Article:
Kerry Brown/Netflix

Is 'The Guernsey Literary & Potato Peel Pie Society' Based On A Book? The Film Adaptation Is Coming To Netflix

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The Guernsey Literary and Potato Peel Pie Society hit theaters in The UK last April, but Netflix has acquired the film for its U.S. release. Given its well-known roster of stars and polished, British historical romance sheen, it's poised to be popular stateside. But viewers may be wondering: is The Guernsey Literary and Potato Peel Pie Society based on a book? In fact, it is!

The novel was a piece of historical fiction told as an epistolary romance, written by Mary Ann Shaffer and Annie Barrows in 2008. Shaffer first visited Guernsey in 1980 and felt so inspired by the relatively unknown history of the little island in the English Channel that she wrote a story about its people, set after Guernsey's period of Nazi occupation during World War II.

Although it's commonly believed that the British never gave up any of their land, despite brutal attacks from German armies, they actually didn't defend the British Isles. They weren't thought of as strategically important to Britain's stronghold on the mainland, so Nazis were able to move in swiftly and occupy the island of Guernsey, cutting it off from outside communication and confiscating all its radios. About half the island's residents were able to escape before the occupation, but the rest were left to starve under an inhumane restriction of rations and siphoning off of resources to Nazi armies.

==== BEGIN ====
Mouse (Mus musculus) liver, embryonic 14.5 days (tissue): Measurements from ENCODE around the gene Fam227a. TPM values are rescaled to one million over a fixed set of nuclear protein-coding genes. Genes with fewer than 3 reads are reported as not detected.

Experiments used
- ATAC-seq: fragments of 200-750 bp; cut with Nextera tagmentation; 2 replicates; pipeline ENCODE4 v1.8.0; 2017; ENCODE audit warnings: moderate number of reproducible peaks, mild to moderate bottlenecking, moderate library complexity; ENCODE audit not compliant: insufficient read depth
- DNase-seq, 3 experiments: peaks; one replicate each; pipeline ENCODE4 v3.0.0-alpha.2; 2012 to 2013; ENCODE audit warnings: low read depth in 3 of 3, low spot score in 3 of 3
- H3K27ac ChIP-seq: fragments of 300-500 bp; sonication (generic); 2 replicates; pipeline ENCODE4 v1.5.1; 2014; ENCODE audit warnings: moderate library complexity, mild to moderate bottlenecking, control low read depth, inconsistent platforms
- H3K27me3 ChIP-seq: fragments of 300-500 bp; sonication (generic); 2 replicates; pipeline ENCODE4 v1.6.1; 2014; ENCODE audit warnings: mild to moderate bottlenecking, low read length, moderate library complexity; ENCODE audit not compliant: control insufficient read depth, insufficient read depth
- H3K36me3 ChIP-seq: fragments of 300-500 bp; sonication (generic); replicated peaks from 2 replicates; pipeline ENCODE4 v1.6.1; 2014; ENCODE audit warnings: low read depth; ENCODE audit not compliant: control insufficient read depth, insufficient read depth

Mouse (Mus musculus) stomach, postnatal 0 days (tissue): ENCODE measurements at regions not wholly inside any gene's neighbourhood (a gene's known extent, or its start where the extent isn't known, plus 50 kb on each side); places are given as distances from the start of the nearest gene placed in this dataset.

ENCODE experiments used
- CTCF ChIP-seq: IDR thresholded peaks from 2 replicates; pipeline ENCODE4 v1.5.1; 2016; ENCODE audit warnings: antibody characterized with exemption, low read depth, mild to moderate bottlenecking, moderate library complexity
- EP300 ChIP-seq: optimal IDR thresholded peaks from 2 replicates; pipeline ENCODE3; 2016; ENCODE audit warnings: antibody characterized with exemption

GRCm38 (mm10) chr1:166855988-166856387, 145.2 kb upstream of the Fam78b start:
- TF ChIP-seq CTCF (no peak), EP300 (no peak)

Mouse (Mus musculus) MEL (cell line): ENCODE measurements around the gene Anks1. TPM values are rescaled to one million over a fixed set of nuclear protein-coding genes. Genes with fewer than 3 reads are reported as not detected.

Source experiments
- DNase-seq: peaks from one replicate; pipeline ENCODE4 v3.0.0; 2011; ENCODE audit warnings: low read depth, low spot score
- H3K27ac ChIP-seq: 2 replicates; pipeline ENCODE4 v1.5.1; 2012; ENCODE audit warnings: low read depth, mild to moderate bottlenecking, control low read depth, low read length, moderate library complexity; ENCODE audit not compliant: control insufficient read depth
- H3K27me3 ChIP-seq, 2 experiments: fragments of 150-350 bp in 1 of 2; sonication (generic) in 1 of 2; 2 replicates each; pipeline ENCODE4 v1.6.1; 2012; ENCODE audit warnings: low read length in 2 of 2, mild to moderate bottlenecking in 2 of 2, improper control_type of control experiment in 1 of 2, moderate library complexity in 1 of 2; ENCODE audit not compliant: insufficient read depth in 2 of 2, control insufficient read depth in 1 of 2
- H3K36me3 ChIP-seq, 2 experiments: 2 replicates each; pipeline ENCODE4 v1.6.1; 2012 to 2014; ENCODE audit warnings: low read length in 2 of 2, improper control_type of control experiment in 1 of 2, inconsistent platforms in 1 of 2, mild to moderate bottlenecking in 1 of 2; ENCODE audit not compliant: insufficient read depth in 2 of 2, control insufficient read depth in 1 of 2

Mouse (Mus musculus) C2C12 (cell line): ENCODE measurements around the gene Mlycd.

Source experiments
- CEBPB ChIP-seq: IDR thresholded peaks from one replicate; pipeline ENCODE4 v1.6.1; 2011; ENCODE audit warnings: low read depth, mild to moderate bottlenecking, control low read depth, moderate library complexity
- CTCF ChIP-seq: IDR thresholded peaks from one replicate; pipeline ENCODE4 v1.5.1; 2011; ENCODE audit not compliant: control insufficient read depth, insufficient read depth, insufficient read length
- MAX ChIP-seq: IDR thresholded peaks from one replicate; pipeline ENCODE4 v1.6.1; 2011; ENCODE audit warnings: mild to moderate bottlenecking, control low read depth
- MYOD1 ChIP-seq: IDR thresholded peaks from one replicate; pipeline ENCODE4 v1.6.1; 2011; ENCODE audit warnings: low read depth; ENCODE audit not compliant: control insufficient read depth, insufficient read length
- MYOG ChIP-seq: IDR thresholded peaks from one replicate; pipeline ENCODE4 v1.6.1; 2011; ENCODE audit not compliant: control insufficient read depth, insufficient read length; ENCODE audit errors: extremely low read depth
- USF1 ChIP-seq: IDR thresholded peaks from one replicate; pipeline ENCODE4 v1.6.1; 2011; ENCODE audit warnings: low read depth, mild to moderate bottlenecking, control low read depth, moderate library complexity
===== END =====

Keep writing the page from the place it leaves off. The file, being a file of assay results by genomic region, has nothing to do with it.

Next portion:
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The book follows a fictional writer named Juliet Ashton as she travels across post-war England on a book tour. Along the way, she receives a letter from a Guernsey man named Dawsey Adams who tells her about a secret book club held on the island. It's called The Guernsey Literary and Potato Peel Pie Society. During the occupation, the secret society was used as a cover for breaking the island's strictly imposed curfew. As for the potato peel pie, it's a reference to the inventive recipes islanders were forced to cobble together to avoid starvation while Nazi forces stole their agricultural resources. Potato peel pie was a common dish.

The well-received novel was Shaffer's first and only published work. The author unfortunately died before she could finish the book, so it was completed by her niece and children's author, Annie Barrows.

The film stars Lily James as Juliet, fresh off her well-reviewed turn in Mamma Mia: Here We Go Again. Dawsey Adams is played by Game of Thrones' Michiel Huisman and he puts Juliet in a very Titanic-esque love triangle between himself, the scraggly islander, and Markham Reynolds, her wealthy American boyfriend.

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The Crown's Matthew Goode plays Sidney, Juliet's publisher, and Jessica Brown Findlay — perhaps better known to us all as Downton Abbey's dearly departed Lady Sybill — plays Elizabeth, The Guernsey Literary and Potato Peel Pie Society's founder. Directing the film is Mark Newell, probably best known to fans of British cinema as the eye behind Harry Potter and the Goblet of Fire. Clearly, the film has a ton of big name talent behind it, and it stands to perform really well. The Guernsey Literary and Potato Peel Pie Society drops on Netflix August 10.